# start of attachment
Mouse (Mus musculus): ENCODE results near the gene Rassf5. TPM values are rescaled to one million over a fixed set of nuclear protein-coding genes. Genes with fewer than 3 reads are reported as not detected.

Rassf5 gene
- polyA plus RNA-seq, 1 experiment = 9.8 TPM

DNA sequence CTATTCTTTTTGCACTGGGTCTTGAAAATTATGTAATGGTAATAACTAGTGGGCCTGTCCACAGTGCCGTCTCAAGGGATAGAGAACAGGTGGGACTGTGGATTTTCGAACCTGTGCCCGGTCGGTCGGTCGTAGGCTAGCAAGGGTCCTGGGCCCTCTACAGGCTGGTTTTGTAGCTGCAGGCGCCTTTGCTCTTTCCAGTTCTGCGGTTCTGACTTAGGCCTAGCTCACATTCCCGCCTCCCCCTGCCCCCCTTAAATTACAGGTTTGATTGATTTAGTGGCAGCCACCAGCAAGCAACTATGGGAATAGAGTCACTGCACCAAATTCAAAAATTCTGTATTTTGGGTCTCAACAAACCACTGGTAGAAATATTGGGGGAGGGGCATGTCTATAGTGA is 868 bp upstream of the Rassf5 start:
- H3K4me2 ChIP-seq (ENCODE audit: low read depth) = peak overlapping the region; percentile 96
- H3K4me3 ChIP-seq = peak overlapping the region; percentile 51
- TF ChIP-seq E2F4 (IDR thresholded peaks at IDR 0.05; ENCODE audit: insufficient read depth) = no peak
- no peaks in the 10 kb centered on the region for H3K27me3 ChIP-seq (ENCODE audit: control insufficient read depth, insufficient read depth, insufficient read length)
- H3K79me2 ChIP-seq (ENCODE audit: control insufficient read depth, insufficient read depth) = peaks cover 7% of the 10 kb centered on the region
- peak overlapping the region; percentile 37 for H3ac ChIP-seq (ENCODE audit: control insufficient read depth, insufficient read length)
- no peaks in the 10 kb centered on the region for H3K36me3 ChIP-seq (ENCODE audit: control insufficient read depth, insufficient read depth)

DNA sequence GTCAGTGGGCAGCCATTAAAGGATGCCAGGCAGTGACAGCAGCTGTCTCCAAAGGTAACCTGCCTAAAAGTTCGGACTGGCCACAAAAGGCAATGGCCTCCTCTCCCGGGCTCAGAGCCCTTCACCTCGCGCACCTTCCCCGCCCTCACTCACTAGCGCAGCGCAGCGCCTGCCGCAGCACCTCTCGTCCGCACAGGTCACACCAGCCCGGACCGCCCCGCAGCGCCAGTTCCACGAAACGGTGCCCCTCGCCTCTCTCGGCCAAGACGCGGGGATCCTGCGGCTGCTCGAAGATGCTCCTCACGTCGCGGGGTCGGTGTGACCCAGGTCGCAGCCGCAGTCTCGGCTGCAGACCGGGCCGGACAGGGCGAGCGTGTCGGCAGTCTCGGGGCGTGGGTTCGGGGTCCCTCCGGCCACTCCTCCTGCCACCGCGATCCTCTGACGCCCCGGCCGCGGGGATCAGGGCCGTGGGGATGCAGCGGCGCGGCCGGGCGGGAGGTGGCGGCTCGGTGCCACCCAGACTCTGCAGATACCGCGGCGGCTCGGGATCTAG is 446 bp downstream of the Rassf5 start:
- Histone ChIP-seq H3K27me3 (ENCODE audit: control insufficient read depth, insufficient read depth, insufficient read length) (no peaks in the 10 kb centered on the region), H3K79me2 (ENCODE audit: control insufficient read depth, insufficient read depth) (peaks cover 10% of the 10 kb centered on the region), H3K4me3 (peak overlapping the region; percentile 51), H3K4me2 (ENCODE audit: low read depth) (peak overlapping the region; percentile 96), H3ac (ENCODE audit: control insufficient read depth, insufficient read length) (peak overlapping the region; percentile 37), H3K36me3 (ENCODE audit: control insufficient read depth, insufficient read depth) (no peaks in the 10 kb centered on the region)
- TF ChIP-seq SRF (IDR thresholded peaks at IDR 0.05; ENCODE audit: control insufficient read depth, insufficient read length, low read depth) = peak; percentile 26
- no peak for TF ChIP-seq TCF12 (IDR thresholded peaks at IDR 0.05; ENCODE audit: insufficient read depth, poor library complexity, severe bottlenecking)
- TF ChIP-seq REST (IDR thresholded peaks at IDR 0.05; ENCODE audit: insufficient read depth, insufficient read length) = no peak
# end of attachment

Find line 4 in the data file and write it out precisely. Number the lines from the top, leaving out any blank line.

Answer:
DNA sequence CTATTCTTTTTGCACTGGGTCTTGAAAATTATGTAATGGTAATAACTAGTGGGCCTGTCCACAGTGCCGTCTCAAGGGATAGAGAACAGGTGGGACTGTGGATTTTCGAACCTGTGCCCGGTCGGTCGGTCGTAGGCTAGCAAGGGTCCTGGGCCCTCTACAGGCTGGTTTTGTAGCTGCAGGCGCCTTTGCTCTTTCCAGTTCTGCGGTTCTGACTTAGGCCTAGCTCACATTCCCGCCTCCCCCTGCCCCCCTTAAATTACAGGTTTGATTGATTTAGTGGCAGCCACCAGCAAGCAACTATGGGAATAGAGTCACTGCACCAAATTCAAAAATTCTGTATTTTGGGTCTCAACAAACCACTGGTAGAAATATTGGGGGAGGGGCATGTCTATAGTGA is 868 bp upstream of the Rassf5 start: